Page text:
The January 8, 2009 issue of the New England Journal of Medicine includes an article by Landefeld and Steinman called “The Neurontin legacy – marketing through misinformation and manipulation” that should be required reading for every physician, medical student, and hospital or health facility administrator, not to mention students of, and those involved in implementing, health policy. Neurontin, the brand name for the drug gabapentin, was approved by the FDA only for adjunctive (meaning “in addition to first-line drugs”) treatment of epilepsy, but was heavily (and illegally) marketed by the manufacturer (Parke-Davis, a division of Warner-Lambert, purchased by Pfizer in 2000) for a variety of other indications including first-line treatment of epilepsy and, more importantly, pain relief, especially “neuropathic” pain – pain that arises from problems in the nerves themselves, commonly in people with diabetes.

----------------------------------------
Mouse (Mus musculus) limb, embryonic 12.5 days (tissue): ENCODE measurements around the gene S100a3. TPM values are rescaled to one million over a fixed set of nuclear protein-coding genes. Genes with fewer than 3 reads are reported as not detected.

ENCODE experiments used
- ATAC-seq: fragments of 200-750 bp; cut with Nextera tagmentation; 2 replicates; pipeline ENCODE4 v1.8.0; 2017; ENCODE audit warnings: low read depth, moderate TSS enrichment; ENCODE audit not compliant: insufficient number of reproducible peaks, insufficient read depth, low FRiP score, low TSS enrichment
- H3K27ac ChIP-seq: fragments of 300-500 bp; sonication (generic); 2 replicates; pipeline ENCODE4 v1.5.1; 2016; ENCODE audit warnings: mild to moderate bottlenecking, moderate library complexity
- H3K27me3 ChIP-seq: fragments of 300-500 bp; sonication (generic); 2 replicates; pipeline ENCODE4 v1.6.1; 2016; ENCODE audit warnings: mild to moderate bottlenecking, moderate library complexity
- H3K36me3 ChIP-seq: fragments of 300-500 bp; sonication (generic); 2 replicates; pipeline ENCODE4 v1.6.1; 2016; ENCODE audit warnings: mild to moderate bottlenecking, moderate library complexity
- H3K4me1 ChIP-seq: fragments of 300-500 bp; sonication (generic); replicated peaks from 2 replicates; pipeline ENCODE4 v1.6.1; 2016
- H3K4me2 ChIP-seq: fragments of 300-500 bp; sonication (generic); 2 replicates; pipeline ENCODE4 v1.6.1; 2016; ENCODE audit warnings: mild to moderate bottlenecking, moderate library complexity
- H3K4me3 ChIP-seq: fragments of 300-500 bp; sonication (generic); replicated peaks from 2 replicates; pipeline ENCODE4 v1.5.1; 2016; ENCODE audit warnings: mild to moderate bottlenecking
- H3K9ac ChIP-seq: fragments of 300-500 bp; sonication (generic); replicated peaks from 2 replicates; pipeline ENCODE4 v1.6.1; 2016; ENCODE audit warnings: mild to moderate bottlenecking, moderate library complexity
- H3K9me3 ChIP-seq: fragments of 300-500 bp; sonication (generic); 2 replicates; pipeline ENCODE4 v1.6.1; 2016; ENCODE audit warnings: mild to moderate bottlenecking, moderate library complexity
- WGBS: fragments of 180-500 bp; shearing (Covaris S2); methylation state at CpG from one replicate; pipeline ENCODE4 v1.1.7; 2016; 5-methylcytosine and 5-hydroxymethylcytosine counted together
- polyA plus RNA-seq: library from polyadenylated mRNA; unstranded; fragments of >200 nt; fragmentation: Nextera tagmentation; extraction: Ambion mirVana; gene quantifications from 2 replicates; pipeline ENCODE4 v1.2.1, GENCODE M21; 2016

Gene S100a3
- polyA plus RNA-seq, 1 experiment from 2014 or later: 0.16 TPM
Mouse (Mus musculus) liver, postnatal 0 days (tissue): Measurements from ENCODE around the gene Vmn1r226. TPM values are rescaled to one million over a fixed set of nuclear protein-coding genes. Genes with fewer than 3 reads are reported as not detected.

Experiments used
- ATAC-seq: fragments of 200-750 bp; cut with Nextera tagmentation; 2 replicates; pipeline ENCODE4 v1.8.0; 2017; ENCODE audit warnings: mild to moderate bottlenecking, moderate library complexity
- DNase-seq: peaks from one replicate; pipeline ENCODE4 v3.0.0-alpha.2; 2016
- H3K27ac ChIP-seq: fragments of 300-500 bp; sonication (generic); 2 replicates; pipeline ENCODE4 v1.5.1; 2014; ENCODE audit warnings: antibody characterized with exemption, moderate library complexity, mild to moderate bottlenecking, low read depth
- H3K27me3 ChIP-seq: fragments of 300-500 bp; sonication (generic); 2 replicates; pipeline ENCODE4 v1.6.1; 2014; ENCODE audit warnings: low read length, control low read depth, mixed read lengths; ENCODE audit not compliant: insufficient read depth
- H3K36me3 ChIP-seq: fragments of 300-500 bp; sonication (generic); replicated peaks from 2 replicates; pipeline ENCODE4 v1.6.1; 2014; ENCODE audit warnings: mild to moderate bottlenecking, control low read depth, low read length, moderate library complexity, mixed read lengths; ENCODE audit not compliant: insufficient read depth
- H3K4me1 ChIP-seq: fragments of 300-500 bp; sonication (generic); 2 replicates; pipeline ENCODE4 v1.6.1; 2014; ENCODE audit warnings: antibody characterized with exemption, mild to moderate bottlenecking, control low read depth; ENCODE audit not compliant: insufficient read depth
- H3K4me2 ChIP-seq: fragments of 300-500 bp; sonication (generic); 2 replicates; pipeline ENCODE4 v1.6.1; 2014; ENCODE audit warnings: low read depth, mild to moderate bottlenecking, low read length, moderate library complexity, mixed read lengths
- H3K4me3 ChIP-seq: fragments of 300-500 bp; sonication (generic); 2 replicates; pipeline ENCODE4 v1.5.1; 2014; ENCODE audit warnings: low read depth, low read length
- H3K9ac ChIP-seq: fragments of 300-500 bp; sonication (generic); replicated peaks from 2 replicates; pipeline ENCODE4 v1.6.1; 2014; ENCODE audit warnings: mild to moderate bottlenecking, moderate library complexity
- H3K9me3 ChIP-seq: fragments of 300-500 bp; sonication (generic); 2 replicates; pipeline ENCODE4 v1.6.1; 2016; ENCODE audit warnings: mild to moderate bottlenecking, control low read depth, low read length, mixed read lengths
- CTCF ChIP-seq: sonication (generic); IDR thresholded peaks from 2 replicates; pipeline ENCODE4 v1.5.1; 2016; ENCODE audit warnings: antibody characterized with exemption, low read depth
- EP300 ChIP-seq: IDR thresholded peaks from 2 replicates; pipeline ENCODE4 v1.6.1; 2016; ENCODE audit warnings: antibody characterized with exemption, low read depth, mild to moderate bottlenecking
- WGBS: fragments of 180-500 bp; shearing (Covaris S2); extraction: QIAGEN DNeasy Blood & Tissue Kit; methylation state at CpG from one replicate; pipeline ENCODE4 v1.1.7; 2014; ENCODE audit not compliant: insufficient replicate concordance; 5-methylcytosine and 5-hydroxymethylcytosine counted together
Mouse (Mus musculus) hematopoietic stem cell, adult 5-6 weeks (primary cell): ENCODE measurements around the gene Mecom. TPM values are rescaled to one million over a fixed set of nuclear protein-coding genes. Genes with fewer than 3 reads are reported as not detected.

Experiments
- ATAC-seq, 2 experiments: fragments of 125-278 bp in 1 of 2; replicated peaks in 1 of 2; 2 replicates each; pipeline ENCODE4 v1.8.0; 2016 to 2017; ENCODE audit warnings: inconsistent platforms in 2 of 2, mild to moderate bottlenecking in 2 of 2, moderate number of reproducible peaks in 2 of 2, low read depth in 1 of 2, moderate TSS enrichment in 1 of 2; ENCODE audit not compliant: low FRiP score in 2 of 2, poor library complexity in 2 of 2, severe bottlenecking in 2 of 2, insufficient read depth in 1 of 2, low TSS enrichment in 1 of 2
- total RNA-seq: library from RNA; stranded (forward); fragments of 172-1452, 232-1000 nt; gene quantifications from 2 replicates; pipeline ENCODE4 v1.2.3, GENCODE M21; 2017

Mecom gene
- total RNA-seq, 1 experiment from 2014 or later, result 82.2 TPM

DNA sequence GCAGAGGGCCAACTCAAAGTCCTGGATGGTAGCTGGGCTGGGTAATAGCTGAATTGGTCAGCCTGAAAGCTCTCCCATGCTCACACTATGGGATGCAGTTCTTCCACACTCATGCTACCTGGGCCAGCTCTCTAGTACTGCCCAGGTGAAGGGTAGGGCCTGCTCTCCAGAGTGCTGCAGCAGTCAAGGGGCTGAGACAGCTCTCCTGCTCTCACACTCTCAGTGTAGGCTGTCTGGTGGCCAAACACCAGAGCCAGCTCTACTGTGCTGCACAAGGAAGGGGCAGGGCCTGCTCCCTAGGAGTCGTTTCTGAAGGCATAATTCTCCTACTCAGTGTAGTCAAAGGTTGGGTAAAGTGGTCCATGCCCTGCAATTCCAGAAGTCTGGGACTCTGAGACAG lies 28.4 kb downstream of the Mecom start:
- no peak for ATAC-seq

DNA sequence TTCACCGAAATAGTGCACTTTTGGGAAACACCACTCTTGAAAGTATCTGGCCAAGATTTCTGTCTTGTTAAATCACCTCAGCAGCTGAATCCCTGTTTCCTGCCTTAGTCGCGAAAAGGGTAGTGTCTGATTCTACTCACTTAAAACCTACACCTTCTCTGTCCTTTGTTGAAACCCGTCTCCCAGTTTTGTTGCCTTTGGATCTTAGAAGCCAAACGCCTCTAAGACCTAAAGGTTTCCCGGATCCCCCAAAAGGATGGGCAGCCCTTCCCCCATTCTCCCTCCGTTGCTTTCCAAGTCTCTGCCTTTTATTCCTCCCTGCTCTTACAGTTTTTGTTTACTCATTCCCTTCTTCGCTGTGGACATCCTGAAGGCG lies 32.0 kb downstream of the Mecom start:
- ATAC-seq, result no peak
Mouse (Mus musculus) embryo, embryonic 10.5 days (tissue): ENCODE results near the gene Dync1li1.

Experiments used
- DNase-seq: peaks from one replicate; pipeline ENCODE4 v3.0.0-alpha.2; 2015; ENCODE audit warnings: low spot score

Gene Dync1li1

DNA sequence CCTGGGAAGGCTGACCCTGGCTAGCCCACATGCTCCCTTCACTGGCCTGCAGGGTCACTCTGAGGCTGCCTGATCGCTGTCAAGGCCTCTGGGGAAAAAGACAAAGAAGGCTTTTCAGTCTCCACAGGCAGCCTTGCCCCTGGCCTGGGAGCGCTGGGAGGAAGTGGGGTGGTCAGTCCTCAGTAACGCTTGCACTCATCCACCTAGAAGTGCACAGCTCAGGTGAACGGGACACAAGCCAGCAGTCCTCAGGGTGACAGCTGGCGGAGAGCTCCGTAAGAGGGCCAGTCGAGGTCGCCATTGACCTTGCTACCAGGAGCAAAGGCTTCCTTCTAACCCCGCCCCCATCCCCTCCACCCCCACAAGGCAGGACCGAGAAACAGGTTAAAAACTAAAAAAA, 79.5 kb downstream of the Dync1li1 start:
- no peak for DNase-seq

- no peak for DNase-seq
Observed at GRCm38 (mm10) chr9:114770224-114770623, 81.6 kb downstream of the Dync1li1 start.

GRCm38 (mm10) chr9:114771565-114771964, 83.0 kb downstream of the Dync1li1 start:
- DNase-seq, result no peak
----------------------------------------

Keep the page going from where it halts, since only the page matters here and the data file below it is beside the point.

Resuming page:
The article notes that in May, 2004, “Warner-Lambert agreed to plead guilty and to pay more than $430 million to resolve criminal charges and civil liabilities. A class-action suit was filed the next day in federal court on behalf of private parties who had paid for illegally marketed Neurontin.” This is an extraordinary settlement, and quite appropriate given the fantastic series of marketing “tactics” that “…included education, publications, and research whose promotional intent was disguised, in addition to more transparent activities, such as advertising and sales visits.” It is illegal to market for non-FDA-approved indications, but Parke-Davis did it both incredibly aggressively and effectively, with Neurontin’s sales rising from $98 million in 1995 to nearly $3 billion in 2004. The company commissioned “research” to show the drug’s effectiveness, suppressed publication of studies that showed it had no effect on neuropathic pain, and in the words of epidemiologist Kay Dickersin, who performed a “recently unsealed 318-page analysis of research sponsored by Parke-Davis…concluded that available documents demonstrate ‘a remarkable assemblage of evidence of reporting biases that amount to outright deception of the biomedical community, and suppression of the scientific truth…’” It is worthy of note that the exposure of the Neurontin affair was the result of the efforts, almost worthy of being called heroism, of a young biologist who named David Franklin who worked for Parke-Davis.